Neither Mr. Stansley nor UT officials could provide an estimate of the number of jobs created with the $10 million in public investment since 2008. Heavy investments in the solar industry, especially solar panel-maker Xunlight, skews the numbers because of downsizing, he said.
UTIE was given $10 million from UT in 2008. Since then, according to university finance records, $6.68 million was invested in 16 companies. Another $1.4 million is earmarked for other investments, and $725,687 in cash is left in UTIE accounts.
The fund lost $1.425 million in cash write-downs because of losses at some of the companies the fund invested in. UTIE also had an “equity loss” of $3.86 million, according to its financial reports.
For example, among the UTIE investments was $3 million to solar-panel maker Xunlight.
UT records show that Xunming Deng, a UT professor of physics, and his wife, Liwei Xu, created Midwest Optoelectronics LLC in 2002. Midwest Optoelectronics LLC was later listed as a shareholder in MWOE Solar Inc, which later became Xunlight.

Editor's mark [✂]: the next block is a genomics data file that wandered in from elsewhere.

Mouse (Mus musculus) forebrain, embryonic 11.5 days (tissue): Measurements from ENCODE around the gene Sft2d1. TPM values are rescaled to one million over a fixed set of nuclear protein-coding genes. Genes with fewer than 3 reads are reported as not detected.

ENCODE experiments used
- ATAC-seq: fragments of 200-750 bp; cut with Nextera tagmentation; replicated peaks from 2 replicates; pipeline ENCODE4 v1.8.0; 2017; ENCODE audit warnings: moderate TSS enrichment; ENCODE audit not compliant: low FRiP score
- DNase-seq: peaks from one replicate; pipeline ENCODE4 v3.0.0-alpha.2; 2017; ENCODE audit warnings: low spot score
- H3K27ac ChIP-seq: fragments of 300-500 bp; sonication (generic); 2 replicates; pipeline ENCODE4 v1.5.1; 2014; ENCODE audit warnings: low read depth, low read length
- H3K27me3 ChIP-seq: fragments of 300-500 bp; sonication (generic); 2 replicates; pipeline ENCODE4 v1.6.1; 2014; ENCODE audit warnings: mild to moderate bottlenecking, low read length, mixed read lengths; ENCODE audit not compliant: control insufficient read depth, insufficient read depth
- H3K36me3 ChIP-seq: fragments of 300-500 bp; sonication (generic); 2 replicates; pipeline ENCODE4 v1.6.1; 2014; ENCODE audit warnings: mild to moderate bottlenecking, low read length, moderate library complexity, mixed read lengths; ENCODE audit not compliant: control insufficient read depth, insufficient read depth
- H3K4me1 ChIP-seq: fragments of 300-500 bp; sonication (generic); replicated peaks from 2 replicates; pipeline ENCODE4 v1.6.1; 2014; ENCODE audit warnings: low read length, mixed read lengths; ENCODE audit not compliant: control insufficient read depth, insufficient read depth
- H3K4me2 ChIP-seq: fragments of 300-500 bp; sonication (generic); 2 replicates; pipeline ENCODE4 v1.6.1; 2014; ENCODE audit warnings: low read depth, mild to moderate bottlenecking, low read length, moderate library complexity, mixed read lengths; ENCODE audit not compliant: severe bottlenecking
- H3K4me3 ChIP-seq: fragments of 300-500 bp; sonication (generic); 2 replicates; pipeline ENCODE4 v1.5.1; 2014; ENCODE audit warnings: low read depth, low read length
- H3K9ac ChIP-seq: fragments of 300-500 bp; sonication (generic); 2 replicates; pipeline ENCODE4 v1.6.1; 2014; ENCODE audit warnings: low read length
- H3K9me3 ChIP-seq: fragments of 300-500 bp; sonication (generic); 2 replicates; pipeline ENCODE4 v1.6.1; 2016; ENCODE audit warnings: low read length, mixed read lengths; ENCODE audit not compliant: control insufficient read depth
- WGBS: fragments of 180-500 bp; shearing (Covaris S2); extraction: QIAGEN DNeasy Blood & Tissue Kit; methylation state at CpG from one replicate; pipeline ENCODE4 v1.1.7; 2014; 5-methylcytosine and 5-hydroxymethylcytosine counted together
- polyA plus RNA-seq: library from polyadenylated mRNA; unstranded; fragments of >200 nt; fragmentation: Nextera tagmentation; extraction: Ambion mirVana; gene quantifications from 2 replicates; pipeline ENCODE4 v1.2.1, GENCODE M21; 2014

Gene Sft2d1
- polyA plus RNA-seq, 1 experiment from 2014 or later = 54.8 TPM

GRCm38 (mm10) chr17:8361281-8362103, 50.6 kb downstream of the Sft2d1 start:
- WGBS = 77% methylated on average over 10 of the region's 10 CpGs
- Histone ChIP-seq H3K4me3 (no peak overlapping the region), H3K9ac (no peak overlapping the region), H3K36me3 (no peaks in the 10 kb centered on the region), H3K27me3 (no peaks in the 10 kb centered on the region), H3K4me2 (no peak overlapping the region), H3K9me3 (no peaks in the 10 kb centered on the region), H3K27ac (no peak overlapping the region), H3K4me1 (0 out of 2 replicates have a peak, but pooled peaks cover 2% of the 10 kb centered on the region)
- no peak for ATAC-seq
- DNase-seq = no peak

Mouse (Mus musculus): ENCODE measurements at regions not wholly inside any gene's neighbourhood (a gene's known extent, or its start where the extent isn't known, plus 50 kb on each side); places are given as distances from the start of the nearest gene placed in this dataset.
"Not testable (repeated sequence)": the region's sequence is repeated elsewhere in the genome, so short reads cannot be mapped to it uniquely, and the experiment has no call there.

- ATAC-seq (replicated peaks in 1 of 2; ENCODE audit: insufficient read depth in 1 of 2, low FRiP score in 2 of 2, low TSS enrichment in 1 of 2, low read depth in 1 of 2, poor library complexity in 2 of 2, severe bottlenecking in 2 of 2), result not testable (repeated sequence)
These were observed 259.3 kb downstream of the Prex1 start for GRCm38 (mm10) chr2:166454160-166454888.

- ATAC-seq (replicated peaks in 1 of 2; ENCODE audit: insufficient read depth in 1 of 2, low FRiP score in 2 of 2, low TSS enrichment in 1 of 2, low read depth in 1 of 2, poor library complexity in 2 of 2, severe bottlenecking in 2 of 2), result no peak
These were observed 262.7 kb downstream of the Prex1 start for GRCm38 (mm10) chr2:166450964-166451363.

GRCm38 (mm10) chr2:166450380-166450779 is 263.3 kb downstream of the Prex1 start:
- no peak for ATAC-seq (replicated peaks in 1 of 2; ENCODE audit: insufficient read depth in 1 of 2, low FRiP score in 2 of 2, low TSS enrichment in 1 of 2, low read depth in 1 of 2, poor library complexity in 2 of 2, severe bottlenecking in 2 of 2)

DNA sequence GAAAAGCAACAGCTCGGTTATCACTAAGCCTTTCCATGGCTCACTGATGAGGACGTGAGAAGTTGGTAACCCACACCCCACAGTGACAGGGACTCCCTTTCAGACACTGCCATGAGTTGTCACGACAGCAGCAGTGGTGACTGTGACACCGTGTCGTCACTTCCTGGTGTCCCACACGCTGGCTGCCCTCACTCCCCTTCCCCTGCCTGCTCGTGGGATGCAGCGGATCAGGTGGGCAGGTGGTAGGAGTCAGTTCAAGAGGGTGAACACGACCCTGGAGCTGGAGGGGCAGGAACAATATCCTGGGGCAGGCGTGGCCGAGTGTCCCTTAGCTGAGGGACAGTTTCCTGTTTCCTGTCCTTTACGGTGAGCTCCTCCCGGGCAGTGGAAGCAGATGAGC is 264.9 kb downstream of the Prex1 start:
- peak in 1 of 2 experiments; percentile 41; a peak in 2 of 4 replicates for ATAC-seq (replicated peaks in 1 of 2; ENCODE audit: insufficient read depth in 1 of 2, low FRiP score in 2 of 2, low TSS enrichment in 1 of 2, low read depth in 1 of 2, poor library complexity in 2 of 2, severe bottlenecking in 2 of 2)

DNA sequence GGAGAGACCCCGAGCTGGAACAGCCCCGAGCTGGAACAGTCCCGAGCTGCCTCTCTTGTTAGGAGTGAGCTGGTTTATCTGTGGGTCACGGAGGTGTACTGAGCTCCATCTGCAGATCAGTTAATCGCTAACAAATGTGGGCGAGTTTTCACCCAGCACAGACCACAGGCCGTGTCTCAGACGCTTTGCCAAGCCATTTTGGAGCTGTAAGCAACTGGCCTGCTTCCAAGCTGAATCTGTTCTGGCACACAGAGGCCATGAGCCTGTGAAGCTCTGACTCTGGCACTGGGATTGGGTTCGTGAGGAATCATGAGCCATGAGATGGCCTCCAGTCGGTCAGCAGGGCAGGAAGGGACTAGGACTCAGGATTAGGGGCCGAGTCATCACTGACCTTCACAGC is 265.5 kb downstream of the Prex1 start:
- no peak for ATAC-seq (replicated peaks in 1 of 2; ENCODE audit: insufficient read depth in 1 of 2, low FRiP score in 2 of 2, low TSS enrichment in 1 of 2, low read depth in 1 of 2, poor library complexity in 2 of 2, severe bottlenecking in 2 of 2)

UTIE forgave $1 million of its investment in Xunlight. In exchange, Xunlight gave UT ownership of one of its solar-panel manufacturing lines.
UT spokesman Jon Strunk said slightly more than $5 million of equity was transferred to UTIE from the University of Toledo Foundation in 2008. The largest amount of that was in the form of 736,471 units of ST&I MWOE Holding Inc. stock, valued at $4.7 million. That was ultimately devalued to about $100,000 with a $4.6 million write down.
“Prior to the formation of UTIE, UT received equity stakes in several spin-off companies created with intellectual property developed at UT,” Mr. Strunk said. “While the value of that equity rises or falls based on current market valuations, the investments UT made in the equity transferred to UTIE from the UT Foundation in 2009 were never cash assets.”